Amazon Employees in Chicago Demand Accommodations for ‘Brutal’ Shift

All week, National Labor Relations Board officials have been counting the votes in a historic unionization election at an Amazon facility in Bessemer, Alabama. It could become the first-ever union workplace for the nation’s second-largest private employer.

In Chicago, workers demonstrated Thursday morning outside an Amazon warehouse as they put pressure on the company for accommodations to what some employees call brutal conditions.

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It began on Jan. 25, when Amazon employees say they were told the company was shutting down its 150,000-square-foot distribution center in McKinley Park on the South Side, known as DCH1. It’s scheduled to close Friday, according to workers.

Amazon has been expanding fast in the Chicago area over the past year. The company says DCH1 is one of its older facilities, so it’s not renewing its lease and is instead transferring workers to three newer sites to better serve customers. Some employees say that’s not the whole story, describing the workplace as “filthy” and complaining of safety issues.

Last April, a group of workers at DCH1 now known as Amazonians United Chicagoland organized what they called safety strikes, demanding personal protective equipment, cleaning protocols and other COVID-19 safety measures.

“People were getting sick and we weren’t notified about it,” said employee Rakyle Johnson. “They would broadcast themselves on social media informing us they were sick, they had COVID. We as a group decided that something must be done.”

Rakyle Johnson (WTTW News)Rakyle Johnson (WTTW News)

Amazonians United says its efforts were largely successful. Now, their organizing has a new focus. Employees say earlier this year when they were told DCH1 was shutting down, they were also told their hours would be changed to shifts called megacycles: working 10.5 hours, from 1:20 a.m. to 11:50 a.m.

“Mothers have to be home with their children because they have e-learning, or they have to get them up in the morning, or they have to make sure that they’re down for the night,” Johnson said. “I have medical issues – I just found out three months ago that I'm a diabetic. So that's interfering with the schedule that I have to ensure that I'm taking the medication that I need.”

Workers came up with a list of accommodations for people working megacycles. They’re seeking a $2 per hour raise; accommodations for employees who can only work part of the shift because they need to care for children or for medical reasons; ride-share trips to and from work, which they say the company provides in New York City; and full 20-minute breaks without managers cutting them short.

“Whether we need to keep on handing out petitions or we’re going to go back to the route of doing protesting or something else, we’ll take those actions that are necessary, because we’ve been put in way too many situations to not be given the privileges that we’re asking for that are given at other facilities as well,” said Amazon worker Bekim Mehmedi.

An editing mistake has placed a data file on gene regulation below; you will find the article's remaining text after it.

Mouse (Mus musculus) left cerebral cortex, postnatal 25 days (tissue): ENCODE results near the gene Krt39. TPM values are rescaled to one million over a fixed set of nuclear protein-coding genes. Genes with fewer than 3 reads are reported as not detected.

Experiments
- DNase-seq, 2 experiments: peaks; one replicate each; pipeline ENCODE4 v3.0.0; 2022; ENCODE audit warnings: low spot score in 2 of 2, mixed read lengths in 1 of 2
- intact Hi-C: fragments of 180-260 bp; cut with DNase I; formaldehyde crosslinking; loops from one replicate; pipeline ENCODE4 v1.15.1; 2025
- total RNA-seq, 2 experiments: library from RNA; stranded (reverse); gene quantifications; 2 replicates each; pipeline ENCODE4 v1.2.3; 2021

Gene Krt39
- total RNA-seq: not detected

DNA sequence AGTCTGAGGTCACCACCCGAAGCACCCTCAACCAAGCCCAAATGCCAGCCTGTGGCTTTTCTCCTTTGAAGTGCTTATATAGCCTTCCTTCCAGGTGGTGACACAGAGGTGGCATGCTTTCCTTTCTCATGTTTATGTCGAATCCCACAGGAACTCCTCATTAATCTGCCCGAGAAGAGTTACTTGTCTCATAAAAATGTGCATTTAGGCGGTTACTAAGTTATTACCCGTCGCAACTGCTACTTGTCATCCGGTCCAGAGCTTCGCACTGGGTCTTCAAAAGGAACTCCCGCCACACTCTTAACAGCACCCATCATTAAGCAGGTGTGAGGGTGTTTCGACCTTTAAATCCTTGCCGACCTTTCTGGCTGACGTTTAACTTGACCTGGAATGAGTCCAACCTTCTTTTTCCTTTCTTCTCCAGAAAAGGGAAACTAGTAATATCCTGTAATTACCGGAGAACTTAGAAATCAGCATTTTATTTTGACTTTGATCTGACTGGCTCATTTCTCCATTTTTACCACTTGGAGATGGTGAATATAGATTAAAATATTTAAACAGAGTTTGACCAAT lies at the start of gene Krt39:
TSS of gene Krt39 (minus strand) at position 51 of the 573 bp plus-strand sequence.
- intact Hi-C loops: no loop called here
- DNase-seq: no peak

Amazon declined a request from WTTW News for an interview, but touted the pay, benefits and flexibility that employees are offered.

“We are excited to have recently launched three new, next generation delivery stations for DCH1 employees where they can continue to work and grow as an integral part of the Amazon team in state-of-art facilities. Our associates are the heart and soul of our operations, and we are happy to continue to offer great, flexible career opportunities in world class facilities,” an Amazon spokesperson said in a statement.

“You pride yourself on taking care of your workers or ensuring your workers safety, all we’re doing is holding you to it,” Johnson said.

Workers demonstrated Thursday, April 1, 2021 at the Amazon facility in Gage Park known as DIL3. (WTTW News)Workers demonstrated Thursday, April 1, 2021 at the Amazon facility in Gage Park known as DIL3. (WTTW News)

Robert Bruno, professor of labor and employment relations at the University of Illinois, describes Amazonians United a sort of alternative labor organization – groups he says have been effective in the restaurant and garment industries, and even Silicon Valley.

“They’re not recognized as formally a labor union under the law, but they advocate for workers and they use public advocacy campaigns. They could also use lawsuits to try to improve working conditions,” Bruno said.

Bruno says formal labor unions have the greatest legal weight behind them, and that if Amazon employees in Alabama vote to unionize it could have effects in Chicago and around the nation.

“Once a beachhead is created … it creates the opportunity to organize in other places,” Bruno said.

The workers we spoke with say they’re open to the idea of a union, but that it has to be responsive to their needs. For now, as workers from DCH1 transfer to other locations around the city, they’re focused on getting accommodations for employees working megacycles and keeping up the momentum behind their organizing.

“Unfortunately, these issues are not just in one site,” Mehmedi said. “I want everybody who wears this (employee) vest to know that it doesn’t matter if you’re by yourself or you’re with the whole shift, standing up for yourself is important.”

Amazon is also facing unfair labor practice charges at the National Labor Relations Board claiming the company intimidated employees who participated in coronavirus-related demonstrations at DCH1, and is currently in talks with the NLRB.

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